In Mathis, the Supreme Court further expounded on the importance of distinguishing between the elements of an offense and the means of committing it. Elements of an offense are the “'constituent parts' of a crime's legal definition-the things the ‘prosecution must prove to sustain a conviction.'” Mathis v. United States, 136 S.Ct. 2243, 2248 (2016). The means, or facts, are “mere real-world things- extraneous to the crime's legal requirements” that have no legal effect or consequence. Id. Mathis teaches that a disjunctive list in a statute is not determinative of whether a statute is divisible and subject to the modified categorical approach. At issue was an Iowa burglary statute that prohibited an unlawful entry into “any building, structure, [or] land, water, or air vehicle.” Id. at 2250 (alteration in original, citing reference omitted). This locational element was broader than the one in the generic burglary statute. Importantly, an Iowa Supreme Court decision held that a jury did not need to unanimously agree to the location of a burglary. Because jurors could reach different conclusions as to the type of structure entered and still find that the prosecution proved the locational element, the Court held that the disjunctive list did not create a divisible statute and that it instead listed different means for satisfying a single element.

         Before Descamps and Mathis, the Seventh Circuit held that the Illinois armed violence statute is divisible and that each underlying felony creates a separate, distinct crime. United States v. Fife, 624 F.3d 441, 446 (7th Cir. 2010), abrogated on other grounds as recognized by United States v. Miller, 721 F.3d 435 (7th Cir. 2013); United States v. Brooks, 468 Fed.Appx. 623 (7th Cir. 2012)(citing United States v. Fife). Lacey argues that post-Mathis the armed violence statute should be interpreted as providing separate means to satisfy the “commit any felony” element, but the nuances of the statutory interpretation in Mathis are not present in the Illinois armed violence statute. The Illinois Supreme Court requires prosecutors to prove each element of a single, specific underlying felony in order to sustain a conviction for armed violence. See, e.g., People v. Tiller, 447 N.E.2d 174, 184 (Ill. 1982)(vacating conviction for armed violence where underlying armed robbery was reversed); Illinois Pattern Jury Instructions - Criminal §§ 11.51Y and 11.52Y (and the associated committee notes requiring that the instruction defining the predicate offense be given). Unlike the Iowa burglary statute, the Illinois armed violence statute does not force the Court to wade into the facts of Lacey's offense conduct to determine whether his prior conviction is a violent felony.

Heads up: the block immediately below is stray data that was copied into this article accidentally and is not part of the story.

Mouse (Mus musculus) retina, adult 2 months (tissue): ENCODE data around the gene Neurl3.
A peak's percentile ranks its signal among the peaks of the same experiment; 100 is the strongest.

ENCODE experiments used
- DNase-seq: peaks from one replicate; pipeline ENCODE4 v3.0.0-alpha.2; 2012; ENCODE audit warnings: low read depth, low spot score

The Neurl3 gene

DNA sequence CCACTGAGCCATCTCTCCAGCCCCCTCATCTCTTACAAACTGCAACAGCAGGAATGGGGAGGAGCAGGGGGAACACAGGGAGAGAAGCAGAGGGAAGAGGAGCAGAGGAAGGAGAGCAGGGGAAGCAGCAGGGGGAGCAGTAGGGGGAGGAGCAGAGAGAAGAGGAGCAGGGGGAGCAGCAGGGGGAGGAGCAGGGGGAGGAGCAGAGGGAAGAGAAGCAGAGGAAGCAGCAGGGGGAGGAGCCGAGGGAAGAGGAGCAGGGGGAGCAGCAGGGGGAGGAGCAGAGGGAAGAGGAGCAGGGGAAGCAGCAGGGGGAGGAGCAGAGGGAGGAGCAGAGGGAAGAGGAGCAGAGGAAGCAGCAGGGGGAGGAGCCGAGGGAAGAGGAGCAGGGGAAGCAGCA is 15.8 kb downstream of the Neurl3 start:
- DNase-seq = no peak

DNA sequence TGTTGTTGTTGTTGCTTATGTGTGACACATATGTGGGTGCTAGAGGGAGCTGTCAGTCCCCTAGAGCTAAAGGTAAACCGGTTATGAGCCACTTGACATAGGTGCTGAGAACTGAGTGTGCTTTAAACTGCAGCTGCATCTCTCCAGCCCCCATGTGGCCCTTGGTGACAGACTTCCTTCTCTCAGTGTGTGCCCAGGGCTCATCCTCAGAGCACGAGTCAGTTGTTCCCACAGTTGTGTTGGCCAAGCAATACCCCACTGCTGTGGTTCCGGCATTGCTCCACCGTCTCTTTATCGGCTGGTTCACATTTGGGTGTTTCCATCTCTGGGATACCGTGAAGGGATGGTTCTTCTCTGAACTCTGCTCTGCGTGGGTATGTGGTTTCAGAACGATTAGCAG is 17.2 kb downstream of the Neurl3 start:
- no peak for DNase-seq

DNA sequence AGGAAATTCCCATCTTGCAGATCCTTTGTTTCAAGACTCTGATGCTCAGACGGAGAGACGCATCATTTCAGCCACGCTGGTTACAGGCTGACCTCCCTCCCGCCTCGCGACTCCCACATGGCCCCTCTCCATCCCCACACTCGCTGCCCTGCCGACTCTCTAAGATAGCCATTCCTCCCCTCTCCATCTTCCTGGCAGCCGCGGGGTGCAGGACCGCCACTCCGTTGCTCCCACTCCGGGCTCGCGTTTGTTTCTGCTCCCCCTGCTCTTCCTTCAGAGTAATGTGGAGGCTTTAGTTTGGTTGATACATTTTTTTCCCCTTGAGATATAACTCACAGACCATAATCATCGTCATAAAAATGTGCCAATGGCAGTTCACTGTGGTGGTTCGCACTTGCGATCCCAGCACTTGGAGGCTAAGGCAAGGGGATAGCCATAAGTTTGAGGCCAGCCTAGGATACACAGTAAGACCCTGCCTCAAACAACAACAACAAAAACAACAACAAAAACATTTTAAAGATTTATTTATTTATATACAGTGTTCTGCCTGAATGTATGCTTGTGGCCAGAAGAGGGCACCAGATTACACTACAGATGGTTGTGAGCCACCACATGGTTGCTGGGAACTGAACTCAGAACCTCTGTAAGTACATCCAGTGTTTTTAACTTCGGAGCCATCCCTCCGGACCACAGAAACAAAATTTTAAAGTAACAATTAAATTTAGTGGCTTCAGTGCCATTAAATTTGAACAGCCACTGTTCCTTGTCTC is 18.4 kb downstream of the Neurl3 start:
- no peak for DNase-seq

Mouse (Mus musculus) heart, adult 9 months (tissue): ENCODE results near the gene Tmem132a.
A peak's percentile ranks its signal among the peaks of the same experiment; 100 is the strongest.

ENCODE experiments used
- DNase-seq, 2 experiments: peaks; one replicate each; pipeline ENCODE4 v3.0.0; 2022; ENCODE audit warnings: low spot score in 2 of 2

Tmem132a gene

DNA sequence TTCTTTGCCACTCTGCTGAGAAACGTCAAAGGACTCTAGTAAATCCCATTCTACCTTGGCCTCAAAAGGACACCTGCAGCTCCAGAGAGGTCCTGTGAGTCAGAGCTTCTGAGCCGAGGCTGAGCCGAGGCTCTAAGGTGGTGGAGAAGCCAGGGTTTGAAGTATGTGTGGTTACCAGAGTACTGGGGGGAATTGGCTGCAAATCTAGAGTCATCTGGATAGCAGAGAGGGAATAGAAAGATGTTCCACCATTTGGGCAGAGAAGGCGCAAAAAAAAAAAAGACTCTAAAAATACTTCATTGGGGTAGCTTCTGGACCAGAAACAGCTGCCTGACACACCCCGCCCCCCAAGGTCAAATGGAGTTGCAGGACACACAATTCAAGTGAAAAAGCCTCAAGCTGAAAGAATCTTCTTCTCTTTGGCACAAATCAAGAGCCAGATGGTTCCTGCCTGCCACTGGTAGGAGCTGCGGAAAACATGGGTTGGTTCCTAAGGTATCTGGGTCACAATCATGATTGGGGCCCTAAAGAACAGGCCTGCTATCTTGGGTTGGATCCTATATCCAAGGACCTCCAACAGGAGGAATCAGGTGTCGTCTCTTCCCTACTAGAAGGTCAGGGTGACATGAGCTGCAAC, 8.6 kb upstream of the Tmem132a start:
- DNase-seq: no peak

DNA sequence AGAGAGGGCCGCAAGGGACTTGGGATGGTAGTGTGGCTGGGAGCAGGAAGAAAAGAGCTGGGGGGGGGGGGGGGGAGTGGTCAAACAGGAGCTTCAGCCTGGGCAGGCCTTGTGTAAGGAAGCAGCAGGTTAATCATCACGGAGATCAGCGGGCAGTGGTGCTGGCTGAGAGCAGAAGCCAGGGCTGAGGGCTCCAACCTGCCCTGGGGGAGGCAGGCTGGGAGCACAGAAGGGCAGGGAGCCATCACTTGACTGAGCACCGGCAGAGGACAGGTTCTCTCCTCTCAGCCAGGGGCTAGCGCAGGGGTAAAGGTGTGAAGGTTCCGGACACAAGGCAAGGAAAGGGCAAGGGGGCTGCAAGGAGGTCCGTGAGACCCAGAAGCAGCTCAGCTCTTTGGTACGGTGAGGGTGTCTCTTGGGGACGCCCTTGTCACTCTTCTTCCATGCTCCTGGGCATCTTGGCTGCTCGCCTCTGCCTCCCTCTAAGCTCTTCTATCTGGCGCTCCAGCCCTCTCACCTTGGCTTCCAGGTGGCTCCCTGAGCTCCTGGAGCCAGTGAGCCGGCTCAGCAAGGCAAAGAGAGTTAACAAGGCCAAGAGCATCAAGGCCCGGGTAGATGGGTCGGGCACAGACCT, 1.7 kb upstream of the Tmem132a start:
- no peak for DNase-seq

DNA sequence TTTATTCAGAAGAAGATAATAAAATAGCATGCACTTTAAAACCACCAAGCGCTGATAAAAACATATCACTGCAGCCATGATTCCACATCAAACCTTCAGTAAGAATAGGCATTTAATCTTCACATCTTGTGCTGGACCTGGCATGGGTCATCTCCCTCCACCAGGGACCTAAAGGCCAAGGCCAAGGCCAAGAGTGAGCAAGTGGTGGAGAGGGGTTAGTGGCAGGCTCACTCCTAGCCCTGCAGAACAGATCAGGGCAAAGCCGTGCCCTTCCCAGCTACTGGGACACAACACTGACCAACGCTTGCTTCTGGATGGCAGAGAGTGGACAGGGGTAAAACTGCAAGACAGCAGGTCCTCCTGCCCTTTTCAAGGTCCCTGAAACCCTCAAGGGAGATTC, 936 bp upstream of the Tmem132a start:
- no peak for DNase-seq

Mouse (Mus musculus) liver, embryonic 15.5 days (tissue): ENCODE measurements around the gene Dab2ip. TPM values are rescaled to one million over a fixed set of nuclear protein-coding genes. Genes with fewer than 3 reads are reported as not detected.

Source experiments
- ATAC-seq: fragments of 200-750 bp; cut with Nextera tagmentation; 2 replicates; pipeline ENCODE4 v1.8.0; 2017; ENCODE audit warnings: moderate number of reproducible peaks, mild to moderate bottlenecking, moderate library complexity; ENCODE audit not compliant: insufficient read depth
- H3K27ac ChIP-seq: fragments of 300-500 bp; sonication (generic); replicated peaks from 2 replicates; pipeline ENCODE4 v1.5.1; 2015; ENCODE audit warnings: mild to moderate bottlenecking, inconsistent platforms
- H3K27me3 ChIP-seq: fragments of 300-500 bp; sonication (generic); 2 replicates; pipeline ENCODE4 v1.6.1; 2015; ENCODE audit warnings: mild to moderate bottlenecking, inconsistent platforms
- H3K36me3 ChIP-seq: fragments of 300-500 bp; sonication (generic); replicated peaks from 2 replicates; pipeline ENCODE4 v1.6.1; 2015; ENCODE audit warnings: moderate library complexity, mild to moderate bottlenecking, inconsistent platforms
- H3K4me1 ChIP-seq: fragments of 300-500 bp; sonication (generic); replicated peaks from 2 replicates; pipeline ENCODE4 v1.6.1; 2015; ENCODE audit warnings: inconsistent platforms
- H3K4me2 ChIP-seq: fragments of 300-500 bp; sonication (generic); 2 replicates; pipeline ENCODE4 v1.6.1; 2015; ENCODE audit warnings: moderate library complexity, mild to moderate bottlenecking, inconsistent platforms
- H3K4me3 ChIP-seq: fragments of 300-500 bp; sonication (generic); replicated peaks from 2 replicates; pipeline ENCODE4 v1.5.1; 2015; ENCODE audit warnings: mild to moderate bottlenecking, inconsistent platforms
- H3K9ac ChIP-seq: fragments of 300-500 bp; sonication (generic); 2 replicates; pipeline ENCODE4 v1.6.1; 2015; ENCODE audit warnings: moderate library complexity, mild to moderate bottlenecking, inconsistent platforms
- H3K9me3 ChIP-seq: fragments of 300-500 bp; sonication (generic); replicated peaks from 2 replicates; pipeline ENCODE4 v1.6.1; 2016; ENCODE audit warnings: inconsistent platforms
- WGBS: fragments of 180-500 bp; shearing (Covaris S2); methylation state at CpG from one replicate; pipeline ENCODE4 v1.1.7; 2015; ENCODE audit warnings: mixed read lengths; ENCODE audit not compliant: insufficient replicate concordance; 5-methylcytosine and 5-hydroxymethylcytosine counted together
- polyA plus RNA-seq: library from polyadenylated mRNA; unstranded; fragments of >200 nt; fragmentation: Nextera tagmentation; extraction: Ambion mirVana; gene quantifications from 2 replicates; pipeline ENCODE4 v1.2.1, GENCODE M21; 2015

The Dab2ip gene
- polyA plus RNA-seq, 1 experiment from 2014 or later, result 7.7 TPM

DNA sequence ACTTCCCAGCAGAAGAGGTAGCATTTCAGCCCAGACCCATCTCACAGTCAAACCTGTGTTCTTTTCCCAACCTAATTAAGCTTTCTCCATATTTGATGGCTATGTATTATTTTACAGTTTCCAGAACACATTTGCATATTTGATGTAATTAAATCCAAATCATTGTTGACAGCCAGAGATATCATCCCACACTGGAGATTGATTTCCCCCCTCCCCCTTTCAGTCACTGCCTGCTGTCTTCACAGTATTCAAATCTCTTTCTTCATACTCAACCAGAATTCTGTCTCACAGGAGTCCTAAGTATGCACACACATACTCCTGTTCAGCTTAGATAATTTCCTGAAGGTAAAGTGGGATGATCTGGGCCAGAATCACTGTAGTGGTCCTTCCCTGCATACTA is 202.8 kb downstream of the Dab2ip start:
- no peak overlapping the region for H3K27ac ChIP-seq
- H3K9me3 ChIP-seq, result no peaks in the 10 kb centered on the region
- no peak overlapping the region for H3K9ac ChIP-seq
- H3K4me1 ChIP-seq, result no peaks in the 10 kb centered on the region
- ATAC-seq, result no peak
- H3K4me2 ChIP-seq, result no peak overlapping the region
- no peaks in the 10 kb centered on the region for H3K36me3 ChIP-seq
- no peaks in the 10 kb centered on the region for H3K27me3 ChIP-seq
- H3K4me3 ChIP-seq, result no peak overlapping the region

To be convicted of armed violence in connection with an aggravated battery that caused great bodily harm, Lacey had to admit to each element of an aggravated battery causing great bodily harm plus the added element of being armed while committed the aggravated battery. The Seventh Circuit has held that aggravated batteries involving bodily harm fall within the ACCA's definition of a violent felony. See, e.g., United States v. Lynn, 851 F.3d 786 (7th Cir. 2017); Hill v. Werlinger, 695 F.3d 644 (7th Cir. 2012). The Court can determine solely from the elements of Lacey's prior conviction that he was convicted of a violent felony without engaging in prohibited judicial fact-finding. Accordingly, the Court FINDS that a prior conviction for armed violence in connection with an aggravated battery causing great bodily harm is a “violent felony, ” as defined by the Armed Career Criminal Act.[1]


         For the above-stated reasons, Defendant Britt Lacey's objection to his presentence investigation report is OVERRULED. Sentencing remains set for Friday, October 27, 2017, at 11:00 a.m.

         IT IS SO ORDERED.